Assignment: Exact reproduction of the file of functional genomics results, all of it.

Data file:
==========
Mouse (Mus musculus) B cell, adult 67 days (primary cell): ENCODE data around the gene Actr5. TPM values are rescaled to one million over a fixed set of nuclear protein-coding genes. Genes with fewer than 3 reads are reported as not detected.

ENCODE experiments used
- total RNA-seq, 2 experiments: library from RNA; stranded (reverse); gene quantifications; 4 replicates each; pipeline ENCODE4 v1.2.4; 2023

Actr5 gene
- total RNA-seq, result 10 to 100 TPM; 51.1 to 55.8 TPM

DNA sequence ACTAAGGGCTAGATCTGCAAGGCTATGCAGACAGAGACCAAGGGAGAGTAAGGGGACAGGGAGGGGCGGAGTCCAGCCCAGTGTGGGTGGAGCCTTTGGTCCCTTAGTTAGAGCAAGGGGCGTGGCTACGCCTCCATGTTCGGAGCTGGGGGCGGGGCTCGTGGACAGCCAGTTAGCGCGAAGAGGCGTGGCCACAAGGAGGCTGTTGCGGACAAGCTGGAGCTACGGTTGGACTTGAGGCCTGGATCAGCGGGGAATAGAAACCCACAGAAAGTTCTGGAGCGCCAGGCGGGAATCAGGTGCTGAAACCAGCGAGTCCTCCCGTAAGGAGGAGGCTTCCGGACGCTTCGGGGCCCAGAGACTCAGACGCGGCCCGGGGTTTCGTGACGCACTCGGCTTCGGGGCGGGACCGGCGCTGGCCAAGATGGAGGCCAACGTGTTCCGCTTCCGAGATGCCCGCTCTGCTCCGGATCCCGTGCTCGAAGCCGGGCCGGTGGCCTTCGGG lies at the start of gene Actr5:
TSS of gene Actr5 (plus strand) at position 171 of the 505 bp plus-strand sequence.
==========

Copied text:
Mouse (Mus musculus) B cell, adult 67 days (primary cell): ENCODE data around the gene Actr5. TPM values are rescaled to one million over a fixed set of nuclear protein-coding genes. Genes with fewer than 3 reads are reported as not detected.

ENCODE experiments used
- total RNA-seq, 2 experiments: library from RNA; stranded (reverse); gene quantifications; 4 replicates each; pipeline ENCODE4 v1.2.4; 2023

Actr5 gene
- total RNA-seq, result 10 to 100 TPM; 51.1 to 55.8 TPM

DNA sequence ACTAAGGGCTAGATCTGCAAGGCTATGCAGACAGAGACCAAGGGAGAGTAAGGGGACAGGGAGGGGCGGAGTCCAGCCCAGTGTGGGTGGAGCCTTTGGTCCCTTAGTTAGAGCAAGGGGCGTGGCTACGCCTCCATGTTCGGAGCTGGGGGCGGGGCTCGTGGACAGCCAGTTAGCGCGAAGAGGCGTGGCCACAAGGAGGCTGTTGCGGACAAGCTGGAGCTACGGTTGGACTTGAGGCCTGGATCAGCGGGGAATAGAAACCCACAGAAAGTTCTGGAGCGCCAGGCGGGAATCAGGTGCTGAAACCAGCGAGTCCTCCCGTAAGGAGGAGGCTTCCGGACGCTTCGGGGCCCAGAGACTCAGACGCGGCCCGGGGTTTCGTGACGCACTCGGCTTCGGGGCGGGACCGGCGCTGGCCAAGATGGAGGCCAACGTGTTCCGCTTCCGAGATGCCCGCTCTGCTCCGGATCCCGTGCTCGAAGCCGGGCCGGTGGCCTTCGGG lies at the start of gene Actr5:
TSS of gene Actr5 (plus strand) at position 171 of the 505 bp plus-strand sequence.